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 05-05-2014, 01:37 PM
#12
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Robert,

I also searched that topic and found many posts where guys swapped the knot out for badger. I really love the Lord Randal handle, it's very solid and heavy. If the brush continues to keep the hole, who knows in a few years I might put a silvertip knot in there and call it good.

The photo I posted is after I brushed it out somewhat. If I post a pic right after I use it, then you can clearly see one large hole and one smaller hole next to it. I like the horse knots, but maybe they aren't for me?????? I just don't know what I'm doing wrong. I'm not abusing the brush at all, and it's a little sad that it's less than a month old and looks like it's 20 years old. Maybe that's just the nature of the beast (horse, LOL)????

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 05-05-2014, 03:48 PM
#13
  • TheMonk
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(05-05-2014, 12:19 PM)W.S.O. Wrote: I pretty firmly believe in this case the hairs are not knotted at all & this is simply a hole at the point where they are splaying outward. Where are they knotted at the bottom with the top not being tangled at all? Makes no sense. Not saying that tangles may not happen in some horse brushes by any means (coincidentally not in any of my now fairly numerous collection of horse brushes) but I do not think that to be the situation in this case. Combing wont hurt but I dont think knotting is the cause here. My 2 cents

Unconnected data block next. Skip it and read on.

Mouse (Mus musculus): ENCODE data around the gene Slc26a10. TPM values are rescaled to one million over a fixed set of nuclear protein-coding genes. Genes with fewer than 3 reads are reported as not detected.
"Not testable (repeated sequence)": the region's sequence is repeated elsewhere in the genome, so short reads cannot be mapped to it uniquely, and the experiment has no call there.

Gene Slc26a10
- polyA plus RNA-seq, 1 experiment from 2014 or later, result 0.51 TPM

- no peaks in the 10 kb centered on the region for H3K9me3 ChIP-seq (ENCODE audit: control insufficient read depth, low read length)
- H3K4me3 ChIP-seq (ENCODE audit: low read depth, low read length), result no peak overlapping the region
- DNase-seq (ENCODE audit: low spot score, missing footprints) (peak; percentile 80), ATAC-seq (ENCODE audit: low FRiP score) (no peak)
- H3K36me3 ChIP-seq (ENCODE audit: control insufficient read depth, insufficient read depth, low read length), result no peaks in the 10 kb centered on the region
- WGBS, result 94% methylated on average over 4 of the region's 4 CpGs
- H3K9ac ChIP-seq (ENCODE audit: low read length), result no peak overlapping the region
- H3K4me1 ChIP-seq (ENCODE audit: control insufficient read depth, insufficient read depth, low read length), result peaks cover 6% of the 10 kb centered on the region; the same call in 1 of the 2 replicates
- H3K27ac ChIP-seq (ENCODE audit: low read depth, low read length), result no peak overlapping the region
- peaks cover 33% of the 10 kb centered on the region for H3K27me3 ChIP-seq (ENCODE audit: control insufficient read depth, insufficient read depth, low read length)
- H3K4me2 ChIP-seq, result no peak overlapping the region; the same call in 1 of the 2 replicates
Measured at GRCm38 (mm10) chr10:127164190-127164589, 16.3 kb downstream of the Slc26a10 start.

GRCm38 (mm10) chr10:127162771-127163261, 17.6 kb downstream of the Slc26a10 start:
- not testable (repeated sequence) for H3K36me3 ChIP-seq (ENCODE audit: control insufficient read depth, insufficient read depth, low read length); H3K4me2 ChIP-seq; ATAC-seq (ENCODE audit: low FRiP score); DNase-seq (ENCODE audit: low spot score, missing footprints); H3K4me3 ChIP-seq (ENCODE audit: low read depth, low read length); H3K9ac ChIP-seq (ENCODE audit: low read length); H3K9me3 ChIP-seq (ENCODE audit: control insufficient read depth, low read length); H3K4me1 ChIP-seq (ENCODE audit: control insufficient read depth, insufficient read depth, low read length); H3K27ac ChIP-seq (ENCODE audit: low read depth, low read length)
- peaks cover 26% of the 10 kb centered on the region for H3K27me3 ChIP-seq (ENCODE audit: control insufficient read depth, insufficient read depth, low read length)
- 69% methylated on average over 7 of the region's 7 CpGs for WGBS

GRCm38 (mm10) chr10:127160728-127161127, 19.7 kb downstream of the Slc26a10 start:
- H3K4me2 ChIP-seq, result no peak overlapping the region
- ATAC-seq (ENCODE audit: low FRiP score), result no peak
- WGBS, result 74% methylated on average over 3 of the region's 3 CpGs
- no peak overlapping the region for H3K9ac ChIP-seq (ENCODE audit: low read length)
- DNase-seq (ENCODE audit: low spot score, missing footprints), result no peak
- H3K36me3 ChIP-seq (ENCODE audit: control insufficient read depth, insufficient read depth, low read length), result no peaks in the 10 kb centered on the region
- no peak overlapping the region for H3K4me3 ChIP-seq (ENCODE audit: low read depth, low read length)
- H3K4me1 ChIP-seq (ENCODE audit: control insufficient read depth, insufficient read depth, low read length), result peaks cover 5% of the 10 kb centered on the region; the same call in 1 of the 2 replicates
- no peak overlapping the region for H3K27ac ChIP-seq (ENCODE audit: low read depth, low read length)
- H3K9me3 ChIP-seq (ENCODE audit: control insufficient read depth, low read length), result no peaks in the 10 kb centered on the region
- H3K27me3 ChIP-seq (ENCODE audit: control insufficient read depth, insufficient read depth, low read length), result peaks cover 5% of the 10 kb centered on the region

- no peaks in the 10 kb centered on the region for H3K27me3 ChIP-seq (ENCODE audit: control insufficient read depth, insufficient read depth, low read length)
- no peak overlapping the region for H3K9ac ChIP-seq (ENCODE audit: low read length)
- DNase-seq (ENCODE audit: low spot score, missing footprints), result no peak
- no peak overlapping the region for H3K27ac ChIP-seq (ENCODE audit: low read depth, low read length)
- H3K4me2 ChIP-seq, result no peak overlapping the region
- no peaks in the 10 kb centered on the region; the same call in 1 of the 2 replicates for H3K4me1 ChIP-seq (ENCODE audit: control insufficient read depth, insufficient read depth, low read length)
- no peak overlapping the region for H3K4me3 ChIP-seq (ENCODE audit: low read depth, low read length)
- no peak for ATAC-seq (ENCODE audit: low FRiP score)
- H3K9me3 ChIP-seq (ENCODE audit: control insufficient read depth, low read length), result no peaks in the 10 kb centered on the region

That may be the case in the brush in the pictures, but on my brush some of the inner hair (the softer one) was actually broken and somewhat knotted. The comb itself got stuck in the hairs, much like it happens when you try to use a comb on curly dry hair. I had to use quite a bit of strength for the comb's teeth to pass through the hair, even when it was wet. As I stated above, this also caused a lot of individual hairs to be ripped from the knot.

My method may very well not have been the most adequate, but it was the only one I found that actually worked, and there was/is definitely something wrong with the knot on my brush, and I know for a fact it's not the only one. Also, my brush's knot is a 50/50, not sure if that may make a difference. Oh, and I face lather.

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 05-05-2014, 04:57 PM
#14
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I had the same issue with the one I have. I had to comb it out gently.
I learned I can't use a circular motion with it, so it just sits on the shelf.

BTW, I just moved from Frisco about 6 mos ago.